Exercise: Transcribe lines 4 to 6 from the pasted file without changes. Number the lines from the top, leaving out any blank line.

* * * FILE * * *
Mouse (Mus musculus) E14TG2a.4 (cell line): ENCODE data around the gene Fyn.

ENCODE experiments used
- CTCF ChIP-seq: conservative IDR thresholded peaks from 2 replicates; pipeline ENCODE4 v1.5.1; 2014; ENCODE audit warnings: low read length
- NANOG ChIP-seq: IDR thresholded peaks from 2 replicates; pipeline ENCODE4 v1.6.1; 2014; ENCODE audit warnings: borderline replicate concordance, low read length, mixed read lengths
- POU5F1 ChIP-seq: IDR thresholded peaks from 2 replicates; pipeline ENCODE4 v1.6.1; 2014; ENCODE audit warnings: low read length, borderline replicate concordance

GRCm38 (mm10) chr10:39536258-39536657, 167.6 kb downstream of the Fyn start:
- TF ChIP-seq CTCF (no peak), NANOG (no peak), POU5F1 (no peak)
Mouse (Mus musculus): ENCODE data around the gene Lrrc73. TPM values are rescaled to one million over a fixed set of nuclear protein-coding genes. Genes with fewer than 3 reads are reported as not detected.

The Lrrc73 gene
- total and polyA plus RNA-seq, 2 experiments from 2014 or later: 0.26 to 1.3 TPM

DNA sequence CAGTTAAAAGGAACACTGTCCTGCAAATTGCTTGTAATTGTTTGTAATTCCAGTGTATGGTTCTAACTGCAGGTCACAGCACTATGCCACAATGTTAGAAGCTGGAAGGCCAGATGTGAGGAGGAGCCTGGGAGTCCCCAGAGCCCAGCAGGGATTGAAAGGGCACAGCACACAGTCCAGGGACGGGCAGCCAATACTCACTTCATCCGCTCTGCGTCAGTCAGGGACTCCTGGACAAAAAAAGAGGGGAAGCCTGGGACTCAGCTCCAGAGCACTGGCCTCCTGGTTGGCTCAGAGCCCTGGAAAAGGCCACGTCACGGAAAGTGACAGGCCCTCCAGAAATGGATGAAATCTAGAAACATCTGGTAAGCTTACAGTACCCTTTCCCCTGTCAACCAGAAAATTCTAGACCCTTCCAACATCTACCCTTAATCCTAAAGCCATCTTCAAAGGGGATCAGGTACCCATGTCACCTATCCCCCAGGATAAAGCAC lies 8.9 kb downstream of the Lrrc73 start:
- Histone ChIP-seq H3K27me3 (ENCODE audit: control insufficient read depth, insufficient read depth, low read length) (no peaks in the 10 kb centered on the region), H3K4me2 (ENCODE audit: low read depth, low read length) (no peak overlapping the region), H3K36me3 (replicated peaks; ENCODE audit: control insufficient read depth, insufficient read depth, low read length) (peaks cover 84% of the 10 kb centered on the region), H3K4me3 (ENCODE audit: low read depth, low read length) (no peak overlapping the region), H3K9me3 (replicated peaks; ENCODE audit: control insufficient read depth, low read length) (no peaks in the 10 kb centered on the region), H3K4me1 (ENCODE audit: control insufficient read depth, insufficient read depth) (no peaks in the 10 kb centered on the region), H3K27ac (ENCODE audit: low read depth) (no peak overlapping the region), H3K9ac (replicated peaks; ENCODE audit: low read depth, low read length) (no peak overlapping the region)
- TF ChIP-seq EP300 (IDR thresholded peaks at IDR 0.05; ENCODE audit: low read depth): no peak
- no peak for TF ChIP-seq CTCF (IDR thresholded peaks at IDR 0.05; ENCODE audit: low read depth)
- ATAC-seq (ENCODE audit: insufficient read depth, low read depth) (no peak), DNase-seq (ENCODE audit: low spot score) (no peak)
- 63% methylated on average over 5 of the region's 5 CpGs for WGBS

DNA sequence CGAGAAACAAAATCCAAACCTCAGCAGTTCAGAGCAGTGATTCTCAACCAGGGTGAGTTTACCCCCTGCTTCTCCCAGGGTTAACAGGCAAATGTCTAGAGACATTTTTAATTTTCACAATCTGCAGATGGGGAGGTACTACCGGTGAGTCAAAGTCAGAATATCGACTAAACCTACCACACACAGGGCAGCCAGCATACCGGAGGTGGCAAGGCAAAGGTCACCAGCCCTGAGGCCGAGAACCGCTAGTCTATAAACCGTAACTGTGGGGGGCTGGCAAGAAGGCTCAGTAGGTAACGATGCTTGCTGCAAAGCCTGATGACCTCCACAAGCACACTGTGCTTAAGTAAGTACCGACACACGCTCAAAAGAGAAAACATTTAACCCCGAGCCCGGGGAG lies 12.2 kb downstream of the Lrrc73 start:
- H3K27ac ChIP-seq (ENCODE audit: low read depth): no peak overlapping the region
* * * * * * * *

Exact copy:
- NANOG ChIP-seq: IDR thresholded peaks from 2 replicates; pipeline ENCODE4 v1.6.1; 2014; ENCODE audit warnings: borderline replicate concordance, low read length, mixed read lengths
- POU5F1 ChIP-seq: IDR thresholded peaks from 2 replicates; pipeline ENCODE4 v1.6.1; 2014; ENCODE audit warnings: low read length, borderline replicate concordance

GRCm38 (mm10) chr10:39536258-39536657, 167.6 kb downstream of the Fyn start: